Thursday, 9 July 2015

Humans are nowhere near as special as we like to think

Kanzi has good taste. He likes oranges, cherries and grapes.

He points to what he wants on a lexigram, a computerised touchscreen device on which each symbol represents a word. Kanzi can use 500 words and when he is talked to, he can understand a few thousand.

We once viewed ourselves as the only creatures with emotions, morality, and culture

He also likes marshmallows. He will strike matches to light a fire, then warm some on a stick.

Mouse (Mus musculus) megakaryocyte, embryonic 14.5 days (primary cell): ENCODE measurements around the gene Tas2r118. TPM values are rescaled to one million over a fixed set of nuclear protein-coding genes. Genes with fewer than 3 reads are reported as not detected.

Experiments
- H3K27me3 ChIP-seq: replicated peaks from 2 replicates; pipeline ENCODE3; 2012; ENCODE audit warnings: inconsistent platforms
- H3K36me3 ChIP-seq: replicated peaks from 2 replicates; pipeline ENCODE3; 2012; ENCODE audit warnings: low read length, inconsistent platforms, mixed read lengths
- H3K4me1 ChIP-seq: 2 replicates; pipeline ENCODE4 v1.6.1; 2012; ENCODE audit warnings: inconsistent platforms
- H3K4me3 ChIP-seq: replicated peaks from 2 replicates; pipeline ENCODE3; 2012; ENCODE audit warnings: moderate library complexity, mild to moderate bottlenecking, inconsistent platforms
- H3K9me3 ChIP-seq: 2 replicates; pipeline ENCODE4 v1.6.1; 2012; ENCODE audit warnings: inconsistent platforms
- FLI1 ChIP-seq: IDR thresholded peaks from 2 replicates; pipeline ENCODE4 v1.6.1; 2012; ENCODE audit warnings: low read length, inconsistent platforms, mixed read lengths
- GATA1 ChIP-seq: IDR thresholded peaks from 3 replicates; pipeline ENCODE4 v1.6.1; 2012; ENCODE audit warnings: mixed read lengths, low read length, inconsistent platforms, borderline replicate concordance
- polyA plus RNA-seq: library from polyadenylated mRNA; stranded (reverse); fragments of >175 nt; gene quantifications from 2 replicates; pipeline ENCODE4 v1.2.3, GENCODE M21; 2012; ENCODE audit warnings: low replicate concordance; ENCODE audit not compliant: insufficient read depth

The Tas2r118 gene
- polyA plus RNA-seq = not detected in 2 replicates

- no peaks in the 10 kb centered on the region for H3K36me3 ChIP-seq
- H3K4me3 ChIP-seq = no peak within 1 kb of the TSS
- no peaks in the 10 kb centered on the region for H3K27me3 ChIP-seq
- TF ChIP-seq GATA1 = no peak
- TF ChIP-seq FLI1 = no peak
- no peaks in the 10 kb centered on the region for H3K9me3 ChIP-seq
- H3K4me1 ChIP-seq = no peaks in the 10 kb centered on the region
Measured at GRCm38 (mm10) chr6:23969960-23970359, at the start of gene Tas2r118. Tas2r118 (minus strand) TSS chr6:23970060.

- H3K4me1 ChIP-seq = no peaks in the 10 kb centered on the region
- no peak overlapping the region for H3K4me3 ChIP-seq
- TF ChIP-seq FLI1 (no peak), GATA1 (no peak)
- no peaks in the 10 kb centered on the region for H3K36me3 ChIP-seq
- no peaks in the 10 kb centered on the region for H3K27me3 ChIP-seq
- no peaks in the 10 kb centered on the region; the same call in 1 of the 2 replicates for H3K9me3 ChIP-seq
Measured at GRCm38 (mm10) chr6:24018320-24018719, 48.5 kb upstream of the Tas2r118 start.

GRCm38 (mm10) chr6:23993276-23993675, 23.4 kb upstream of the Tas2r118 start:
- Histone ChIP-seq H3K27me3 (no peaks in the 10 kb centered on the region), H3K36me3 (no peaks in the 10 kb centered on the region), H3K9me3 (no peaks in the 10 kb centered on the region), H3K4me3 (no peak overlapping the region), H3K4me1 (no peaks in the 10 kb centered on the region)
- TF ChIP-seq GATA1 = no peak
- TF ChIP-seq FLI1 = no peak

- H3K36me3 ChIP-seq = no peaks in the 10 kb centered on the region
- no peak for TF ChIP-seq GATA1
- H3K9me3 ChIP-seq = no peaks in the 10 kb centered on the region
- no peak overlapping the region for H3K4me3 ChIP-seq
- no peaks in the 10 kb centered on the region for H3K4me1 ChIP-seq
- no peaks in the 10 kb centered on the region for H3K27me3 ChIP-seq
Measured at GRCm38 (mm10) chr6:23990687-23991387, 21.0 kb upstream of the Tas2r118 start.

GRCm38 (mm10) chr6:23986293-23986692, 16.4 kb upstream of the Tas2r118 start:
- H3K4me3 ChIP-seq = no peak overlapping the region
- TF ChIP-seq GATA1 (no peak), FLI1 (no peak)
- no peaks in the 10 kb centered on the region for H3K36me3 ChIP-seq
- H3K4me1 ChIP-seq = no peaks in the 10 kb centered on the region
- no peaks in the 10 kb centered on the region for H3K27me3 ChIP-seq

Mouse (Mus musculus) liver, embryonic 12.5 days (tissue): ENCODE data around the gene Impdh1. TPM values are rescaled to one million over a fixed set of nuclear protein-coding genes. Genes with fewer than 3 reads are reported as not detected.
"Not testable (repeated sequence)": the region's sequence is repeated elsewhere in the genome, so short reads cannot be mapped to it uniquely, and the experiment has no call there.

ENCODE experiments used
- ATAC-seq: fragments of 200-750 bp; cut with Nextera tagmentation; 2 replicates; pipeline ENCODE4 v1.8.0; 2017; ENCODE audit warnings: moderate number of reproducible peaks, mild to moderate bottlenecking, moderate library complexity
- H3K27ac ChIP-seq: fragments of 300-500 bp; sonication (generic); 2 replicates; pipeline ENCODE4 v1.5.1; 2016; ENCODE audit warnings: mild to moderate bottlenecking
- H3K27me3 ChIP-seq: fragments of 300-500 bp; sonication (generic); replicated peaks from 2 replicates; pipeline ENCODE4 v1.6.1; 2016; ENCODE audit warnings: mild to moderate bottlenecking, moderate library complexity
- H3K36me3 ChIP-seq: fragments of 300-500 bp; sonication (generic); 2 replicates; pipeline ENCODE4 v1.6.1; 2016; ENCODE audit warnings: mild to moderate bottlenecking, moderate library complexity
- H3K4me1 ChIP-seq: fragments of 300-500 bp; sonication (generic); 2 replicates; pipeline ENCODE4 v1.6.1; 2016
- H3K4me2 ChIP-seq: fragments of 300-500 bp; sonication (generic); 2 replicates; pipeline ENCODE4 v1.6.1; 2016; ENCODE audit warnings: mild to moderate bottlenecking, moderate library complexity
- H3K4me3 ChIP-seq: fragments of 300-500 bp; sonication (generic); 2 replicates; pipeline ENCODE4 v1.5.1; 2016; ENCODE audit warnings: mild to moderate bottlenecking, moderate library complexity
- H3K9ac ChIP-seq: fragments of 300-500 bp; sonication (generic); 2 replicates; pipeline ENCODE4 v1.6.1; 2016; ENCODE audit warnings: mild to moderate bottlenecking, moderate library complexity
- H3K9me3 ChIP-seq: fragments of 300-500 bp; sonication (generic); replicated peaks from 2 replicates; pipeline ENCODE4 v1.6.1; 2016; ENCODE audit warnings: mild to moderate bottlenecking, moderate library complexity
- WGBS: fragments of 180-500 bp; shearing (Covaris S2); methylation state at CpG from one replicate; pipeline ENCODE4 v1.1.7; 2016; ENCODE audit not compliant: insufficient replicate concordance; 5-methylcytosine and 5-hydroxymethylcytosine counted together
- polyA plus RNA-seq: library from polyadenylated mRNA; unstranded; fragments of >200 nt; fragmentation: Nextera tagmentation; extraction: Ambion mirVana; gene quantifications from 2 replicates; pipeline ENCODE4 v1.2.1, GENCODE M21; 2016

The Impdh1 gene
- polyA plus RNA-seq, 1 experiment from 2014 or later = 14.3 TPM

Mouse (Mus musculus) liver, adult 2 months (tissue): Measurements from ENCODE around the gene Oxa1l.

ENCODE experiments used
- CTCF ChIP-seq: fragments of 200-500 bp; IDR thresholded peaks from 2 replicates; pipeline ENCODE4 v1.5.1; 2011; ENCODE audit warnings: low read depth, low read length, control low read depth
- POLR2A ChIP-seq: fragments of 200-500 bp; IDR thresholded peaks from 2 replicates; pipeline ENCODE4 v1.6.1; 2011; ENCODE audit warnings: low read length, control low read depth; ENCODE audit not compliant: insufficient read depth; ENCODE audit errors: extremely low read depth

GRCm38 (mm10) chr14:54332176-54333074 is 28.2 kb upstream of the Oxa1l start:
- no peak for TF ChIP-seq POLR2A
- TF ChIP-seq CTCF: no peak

Kanzi is not human. He is a kind of ape called a bonobo, which along with chimpanzees are our closest living relatives.

Although he cannot talk like us, Kanzi transformed our ideas about our primate relatives – and in turn, our ideas about ourselves.

We once viewed ourselves as the only creatures with emotions, morality, and culture. But the more we investigate the animal kingdom, the more we discover that is simply not true. Many scientists are now convinced that all these traits, once considered the hallmarks of humanity, are also found in animals.

If they are right, our species is not as unique as we like to think.

Of course not everyone agrees. Read part two, Why humans are unique, to discover the other side of the argument.

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